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Politics

How the Austin City Council Might Reconsider the Pilot Knob Housing Deal

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Miguel Guitierrez Jr.
/
KUT
The Austin City Council could revisit the Pilot Knob housing deal after some council members expressed concern about the deal's funding source.

Austin City Council members will decide Thursday whether to revisit an affordable housing deal approved by vote in December. But just how they might go about reconsidering it is complicated.

The deal – called Pilot Knob – would move anywhere from $50 to $80 million dollars normally slotted for Austin Water’s coffers and put it into the city’s affordable housing trust fund. That financial information though, many council members have said, was not available to them at that December vote.

Council Member Ellen Troxclair is proposing an amendment that would initiate a second look at the deal. (Council Members Leslie Pool, Ora Houston and Don Zimmerman are co-sponsors on this item).

“I for one just wanted the opportunity, from a procedural standpoint, to be able to cast my vote with all of the information – which the vast majority of the Council clearly did not have the ability to do, because we did not have access to that information,” said Troxclair.

But according to the laws that govern council, council members can only reconsider a vote as late as a day after that first vote was taken. So, should Troxclair’s amendment pass, the city would open an entirely new zoning case on the item – meaning Pilot Knob would head back to boards and commissions. 

Mayor Steve Adler said, should the Council vote for a relook, he’s okay with it.

“It’s not going to hold anything up,” he said. “The developer and the project can proceed, which is important. Because it’s already breaking ground out there, and it’s going to be putting up homes; that is going to provide permanent affordability in the city, and that’s what we need.”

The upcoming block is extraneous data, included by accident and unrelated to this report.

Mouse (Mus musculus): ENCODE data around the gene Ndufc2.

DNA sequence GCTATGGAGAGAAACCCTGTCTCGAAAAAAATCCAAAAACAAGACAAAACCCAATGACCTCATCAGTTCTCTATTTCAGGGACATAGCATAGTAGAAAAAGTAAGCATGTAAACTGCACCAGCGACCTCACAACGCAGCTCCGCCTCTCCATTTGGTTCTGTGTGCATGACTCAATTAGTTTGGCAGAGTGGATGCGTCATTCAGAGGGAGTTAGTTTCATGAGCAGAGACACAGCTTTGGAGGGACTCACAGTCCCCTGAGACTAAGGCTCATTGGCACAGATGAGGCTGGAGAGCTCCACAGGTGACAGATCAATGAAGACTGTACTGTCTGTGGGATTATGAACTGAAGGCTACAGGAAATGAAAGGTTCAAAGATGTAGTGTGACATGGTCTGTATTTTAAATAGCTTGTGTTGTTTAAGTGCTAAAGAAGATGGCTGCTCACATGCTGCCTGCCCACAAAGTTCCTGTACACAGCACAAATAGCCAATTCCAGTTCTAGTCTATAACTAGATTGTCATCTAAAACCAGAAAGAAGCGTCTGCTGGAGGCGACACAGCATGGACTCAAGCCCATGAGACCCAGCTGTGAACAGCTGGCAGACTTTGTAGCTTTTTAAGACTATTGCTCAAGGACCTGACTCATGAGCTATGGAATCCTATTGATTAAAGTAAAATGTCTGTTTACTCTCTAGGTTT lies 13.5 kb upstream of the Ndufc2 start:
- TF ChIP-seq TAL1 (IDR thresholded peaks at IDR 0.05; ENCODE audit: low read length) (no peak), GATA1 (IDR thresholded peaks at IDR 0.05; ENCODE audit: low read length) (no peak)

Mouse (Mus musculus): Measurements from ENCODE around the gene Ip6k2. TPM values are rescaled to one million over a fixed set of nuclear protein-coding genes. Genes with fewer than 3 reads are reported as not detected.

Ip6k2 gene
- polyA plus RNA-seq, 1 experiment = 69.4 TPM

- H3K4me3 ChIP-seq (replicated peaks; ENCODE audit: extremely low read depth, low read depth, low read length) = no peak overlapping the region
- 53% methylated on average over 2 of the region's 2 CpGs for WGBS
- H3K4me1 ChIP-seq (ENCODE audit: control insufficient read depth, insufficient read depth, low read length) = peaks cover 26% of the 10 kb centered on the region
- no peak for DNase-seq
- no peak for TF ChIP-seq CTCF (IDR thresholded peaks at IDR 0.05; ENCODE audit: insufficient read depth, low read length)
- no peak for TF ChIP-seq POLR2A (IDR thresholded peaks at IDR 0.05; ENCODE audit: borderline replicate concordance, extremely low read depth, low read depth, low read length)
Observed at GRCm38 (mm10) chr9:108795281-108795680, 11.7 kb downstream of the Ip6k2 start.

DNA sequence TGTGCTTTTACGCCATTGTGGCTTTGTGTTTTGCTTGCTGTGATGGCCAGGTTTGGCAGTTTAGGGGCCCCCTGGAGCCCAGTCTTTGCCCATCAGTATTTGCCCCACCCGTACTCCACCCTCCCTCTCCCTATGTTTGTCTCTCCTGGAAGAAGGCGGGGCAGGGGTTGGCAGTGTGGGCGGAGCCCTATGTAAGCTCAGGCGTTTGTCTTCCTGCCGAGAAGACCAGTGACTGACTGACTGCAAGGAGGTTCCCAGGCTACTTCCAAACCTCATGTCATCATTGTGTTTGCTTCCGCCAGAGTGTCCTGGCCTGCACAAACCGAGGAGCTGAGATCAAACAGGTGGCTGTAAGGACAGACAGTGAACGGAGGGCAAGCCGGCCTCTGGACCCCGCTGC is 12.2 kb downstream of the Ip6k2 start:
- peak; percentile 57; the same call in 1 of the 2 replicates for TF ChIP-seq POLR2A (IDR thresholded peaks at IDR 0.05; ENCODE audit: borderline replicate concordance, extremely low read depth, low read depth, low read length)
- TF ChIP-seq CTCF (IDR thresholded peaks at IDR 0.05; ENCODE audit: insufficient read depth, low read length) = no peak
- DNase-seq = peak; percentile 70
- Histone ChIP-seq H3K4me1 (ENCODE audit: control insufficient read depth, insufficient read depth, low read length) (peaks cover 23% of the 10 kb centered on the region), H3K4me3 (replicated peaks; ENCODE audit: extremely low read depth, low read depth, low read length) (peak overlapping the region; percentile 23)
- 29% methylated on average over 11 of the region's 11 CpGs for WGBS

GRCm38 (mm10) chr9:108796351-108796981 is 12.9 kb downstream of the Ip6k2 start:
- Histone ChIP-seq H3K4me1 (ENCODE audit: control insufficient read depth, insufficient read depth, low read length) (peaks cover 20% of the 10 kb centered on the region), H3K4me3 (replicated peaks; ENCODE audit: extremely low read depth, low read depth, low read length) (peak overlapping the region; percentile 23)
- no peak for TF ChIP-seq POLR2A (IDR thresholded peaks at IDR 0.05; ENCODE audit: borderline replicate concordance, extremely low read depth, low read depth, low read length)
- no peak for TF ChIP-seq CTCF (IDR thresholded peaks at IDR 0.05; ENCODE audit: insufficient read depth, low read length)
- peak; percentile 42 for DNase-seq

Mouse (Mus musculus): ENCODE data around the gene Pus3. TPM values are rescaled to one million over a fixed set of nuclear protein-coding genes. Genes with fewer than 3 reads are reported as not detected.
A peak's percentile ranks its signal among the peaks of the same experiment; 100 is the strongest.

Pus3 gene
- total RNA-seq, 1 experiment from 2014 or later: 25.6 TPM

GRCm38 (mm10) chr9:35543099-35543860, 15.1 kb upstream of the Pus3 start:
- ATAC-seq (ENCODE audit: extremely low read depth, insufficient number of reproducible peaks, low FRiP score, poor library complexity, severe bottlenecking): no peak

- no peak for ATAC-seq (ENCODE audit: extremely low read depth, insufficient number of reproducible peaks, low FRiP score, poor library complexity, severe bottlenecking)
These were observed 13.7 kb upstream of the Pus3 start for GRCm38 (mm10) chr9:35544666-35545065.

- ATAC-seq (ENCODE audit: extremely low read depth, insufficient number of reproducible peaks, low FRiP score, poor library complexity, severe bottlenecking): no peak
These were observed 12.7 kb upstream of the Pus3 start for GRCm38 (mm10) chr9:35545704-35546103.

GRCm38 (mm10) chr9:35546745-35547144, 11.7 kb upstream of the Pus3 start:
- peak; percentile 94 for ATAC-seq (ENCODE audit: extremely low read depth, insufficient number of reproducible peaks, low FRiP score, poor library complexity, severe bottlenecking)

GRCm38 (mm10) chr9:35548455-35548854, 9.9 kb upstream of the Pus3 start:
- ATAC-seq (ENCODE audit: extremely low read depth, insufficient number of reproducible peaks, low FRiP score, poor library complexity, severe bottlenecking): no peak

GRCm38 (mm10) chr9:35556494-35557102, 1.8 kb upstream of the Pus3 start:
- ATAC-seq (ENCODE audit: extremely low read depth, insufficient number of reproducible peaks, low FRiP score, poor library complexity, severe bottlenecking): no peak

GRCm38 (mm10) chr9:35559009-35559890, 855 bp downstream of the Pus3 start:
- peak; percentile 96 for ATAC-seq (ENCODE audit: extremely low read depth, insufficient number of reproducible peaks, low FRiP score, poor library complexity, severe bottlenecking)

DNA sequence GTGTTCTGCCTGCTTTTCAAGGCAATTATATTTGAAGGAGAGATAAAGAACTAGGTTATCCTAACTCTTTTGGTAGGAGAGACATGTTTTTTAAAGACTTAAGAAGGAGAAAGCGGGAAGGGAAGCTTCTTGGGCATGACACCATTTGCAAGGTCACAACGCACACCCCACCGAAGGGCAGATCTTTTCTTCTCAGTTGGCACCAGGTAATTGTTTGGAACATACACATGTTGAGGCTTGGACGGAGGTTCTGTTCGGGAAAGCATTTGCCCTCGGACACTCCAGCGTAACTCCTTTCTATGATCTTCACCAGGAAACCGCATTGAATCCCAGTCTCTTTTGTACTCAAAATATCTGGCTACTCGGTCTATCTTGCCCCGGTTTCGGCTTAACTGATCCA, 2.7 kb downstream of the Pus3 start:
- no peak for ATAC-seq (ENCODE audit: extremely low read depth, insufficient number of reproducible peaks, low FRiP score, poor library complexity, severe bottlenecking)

Usually, zoning has little effect over where funds from a housing deal would be routed within the city. But Pilot Knob is a Planned Unit Development (PUD). In the simplest terms, this means it’s a build-your-own housing plan – and so reconsidering any part of it means reinitiating the zoning process.

“It’s a blank piece of paper,” said Jerry Rusthoven, with the city’s Planning and Zoning Department. “What it really does is allow you to modify the land development code. So, tweak it to be what you need on your property, and your property only. But in exchange for that, the city gets superior development to what we can normally get.”

A new zoning case also potentially opens up the Council to a petition from the developer. Should the deal be tweaked, when it gets to the full City Council the dealer has the right to object. In that case, the deal would only pass with a supermajority vote – that is, 9 votes. Council members will decide whether to revisit Pilot Knob at Thursday’s meeting.

This story was produced as part of KUT’s reporting partnership with the Austin Monitor.

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